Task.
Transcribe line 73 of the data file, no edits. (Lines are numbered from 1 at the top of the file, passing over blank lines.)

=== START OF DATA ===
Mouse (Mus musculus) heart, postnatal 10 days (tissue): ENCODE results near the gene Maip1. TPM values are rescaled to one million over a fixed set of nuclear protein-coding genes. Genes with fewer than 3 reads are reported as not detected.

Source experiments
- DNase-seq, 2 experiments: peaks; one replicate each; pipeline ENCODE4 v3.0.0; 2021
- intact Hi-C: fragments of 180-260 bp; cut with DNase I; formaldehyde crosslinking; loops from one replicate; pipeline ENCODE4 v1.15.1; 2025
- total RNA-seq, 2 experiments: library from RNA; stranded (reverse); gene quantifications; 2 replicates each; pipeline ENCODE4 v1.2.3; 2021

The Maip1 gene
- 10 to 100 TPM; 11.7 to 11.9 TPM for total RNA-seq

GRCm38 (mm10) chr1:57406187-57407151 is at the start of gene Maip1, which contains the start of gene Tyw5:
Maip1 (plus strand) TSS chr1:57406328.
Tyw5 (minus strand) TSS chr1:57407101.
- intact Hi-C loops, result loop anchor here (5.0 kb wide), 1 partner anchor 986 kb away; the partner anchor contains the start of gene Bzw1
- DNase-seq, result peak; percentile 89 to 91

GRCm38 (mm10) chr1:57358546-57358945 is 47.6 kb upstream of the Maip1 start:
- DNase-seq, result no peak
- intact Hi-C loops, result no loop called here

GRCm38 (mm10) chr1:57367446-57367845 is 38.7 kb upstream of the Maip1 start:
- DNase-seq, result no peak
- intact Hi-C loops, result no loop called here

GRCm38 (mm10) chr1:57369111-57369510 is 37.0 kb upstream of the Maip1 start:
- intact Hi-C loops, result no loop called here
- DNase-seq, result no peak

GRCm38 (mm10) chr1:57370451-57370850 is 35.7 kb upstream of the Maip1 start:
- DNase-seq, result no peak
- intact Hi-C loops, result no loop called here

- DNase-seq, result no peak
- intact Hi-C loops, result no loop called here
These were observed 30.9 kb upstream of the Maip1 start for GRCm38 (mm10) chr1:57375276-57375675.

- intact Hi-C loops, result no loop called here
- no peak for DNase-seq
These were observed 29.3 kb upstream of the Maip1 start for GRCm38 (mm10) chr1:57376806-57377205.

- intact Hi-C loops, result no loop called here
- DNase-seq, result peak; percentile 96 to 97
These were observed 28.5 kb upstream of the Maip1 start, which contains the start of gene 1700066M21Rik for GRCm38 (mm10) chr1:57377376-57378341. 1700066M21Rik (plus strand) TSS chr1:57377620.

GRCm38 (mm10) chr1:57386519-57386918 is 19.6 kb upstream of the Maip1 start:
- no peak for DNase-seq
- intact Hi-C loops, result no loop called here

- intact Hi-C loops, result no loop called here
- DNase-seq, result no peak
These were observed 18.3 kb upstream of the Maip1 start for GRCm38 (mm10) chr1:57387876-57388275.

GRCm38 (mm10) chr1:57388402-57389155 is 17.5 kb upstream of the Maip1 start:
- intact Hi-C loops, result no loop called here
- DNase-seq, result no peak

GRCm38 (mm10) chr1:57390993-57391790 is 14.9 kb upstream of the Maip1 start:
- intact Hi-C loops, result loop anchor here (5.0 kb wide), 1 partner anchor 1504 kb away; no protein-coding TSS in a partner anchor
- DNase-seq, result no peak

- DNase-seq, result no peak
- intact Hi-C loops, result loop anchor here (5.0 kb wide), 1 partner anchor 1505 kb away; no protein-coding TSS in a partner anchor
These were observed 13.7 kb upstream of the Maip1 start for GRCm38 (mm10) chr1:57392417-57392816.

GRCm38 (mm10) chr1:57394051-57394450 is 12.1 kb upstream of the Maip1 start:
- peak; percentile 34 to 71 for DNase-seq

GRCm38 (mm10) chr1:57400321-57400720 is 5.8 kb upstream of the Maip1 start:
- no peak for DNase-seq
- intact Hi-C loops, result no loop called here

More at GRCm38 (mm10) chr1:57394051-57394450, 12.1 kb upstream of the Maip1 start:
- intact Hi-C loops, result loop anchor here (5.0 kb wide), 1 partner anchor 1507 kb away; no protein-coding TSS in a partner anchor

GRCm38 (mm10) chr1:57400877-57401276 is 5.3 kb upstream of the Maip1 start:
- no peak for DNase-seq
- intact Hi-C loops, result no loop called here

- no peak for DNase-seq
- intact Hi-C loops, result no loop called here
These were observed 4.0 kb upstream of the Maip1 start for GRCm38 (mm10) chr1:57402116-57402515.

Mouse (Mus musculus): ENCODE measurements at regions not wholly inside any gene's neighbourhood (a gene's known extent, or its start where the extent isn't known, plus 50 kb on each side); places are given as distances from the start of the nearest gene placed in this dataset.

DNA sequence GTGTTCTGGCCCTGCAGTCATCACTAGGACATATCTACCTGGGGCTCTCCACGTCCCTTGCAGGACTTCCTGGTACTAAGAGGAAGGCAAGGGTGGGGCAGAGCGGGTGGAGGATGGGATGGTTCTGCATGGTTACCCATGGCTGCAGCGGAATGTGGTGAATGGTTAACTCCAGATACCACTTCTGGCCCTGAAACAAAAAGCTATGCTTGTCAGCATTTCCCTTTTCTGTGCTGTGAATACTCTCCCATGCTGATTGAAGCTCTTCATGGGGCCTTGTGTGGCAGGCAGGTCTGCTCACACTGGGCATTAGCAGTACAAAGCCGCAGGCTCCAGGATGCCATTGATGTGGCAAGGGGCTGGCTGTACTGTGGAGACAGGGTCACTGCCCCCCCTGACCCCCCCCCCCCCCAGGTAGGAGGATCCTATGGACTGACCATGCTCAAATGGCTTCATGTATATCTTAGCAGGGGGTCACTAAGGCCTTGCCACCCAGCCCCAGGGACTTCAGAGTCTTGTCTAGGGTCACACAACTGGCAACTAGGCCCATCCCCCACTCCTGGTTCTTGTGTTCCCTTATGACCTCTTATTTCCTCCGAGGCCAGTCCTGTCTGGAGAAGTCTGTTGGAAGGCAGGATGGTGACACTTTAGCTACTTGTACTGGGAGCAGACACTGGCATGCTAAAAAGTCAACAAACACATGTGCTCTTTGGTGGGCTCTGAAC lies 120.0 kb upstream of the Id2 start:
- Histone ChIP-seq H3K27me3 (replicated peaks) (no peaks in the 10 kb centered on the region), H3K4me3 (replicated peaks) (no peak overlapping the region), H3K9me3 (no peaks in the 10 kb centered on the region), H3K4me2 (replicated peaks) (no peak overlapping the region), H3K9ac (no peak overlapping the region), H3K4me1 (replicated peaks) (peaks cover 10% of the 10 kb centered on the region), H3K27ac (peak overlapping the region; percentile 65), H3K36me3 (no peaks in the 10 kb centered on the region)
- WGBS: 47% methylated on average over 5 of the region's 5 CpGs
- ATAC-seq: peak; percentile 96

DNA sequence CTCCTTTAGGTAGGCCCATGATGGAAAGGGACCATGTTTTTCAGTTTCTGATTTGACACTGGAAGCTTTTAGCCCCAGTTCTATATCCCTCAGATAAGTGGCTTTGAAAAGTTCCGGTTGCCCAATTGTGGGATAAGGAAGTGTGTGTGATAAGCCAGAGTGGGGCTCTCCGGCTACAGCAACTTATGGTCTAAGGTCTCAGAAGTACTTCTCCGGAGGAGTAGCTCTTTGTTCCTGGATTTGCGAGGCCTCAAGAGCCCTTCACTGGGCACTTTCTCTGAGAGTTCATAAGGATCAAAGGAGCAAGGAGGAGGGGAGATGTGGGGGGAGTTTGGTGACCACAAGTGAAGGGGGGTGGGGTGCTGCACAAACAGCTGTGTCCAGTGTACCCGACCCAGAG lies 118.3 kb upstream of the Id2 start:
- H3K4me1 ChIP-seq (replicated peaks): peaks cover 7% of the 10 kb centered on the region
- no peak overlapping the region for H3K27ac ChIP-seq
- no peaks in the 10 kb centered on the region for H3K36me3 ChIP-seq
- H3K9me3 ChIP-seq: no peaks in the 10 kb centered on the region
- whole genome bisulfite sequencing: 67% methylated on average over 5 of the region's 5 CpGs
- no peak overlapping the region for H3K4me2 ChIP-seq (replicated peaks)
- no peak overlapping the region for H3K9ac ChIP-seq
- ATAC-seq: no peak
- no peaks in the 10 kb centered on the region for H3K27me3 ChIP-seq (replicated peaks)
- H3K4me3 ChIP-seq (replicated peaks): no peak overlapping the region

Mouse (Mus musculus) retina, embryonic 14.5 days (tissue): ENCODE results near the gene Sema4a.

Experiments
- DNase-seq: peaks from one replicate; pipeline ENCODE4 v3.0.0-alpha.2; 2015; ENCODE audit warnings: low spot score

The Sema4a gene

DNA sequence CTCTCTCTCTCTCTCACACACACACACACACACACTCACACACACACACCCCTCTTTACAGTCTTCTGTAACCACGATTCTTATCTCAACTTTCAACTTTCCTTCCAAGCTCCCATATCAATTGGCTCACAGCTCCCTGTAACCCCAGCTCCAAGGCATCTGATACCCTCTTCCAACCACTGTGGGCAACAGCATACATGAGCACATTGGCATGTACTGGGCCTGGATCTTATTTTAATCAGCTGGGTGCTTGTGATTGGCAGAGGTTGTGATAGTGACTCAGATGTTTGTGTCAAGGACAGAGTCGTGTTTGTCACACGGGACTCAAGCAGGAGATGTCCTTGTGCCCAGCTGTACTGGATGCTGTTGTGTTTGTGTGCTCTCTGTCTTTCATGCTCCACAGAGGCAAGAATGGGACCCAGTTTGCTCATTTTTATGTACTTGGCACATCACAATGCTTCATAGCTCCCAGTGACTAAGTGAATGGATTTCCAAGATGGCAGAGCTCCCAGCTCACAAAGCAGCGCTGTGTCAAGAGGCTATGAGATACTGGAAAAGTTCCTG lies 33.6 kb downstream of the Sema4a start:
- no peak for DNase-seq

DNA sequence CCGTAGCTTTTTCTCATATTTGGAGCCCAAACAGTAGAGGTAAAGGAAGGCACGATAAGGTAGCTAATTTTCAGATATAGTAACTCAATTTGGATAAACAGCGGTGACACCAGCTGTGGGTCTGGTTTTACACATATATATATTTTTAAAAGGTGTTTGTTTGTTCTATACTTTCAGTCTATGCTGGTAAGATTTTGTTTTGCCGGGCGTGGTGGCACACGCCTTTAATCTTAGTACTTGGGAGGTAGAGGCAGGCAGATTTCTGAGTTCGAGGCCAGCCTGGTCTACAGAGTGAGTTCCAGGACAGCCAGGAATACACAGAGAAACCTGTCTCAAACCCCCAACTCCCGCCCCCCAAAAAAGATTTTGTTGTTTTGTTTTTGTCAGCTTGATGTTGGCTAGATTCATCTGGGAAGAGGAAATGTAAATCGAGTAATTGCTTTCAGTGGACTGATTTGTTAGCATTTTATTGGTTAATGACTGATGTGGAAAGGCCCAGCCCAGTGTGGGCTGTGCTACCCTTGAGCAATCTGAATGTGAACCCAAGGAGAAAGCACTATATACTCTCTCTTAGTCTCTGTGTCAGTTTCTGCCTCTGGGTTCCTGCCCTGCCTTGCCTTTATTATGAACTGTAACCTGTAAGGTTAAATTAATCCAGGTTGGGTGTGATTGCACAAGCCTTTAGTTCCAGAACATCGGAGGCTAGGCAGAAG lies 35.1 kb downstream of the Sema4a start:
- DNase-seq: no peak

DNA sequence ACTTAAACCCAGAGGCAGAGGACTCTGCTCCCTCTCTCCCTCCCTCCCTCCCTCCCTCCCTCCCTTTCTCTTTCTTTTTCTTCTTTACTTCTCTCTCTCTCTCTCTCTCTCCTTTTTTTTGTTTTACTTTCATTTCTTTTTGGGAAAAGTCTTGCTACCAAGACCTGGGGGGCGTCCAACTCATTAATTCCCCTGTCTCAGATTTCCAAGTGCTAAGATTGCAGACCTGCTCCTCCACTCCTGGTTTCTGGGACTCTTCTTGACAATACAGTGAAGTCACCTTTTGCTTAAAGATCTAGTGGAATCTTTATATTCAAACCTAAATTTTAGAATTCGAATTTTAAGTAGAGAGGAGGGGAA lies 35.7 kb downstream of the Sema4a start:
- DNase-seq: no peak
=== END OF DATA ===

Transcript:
- no peak overlapping the region for H3K4me2 ChIP-seq (replicated peaks)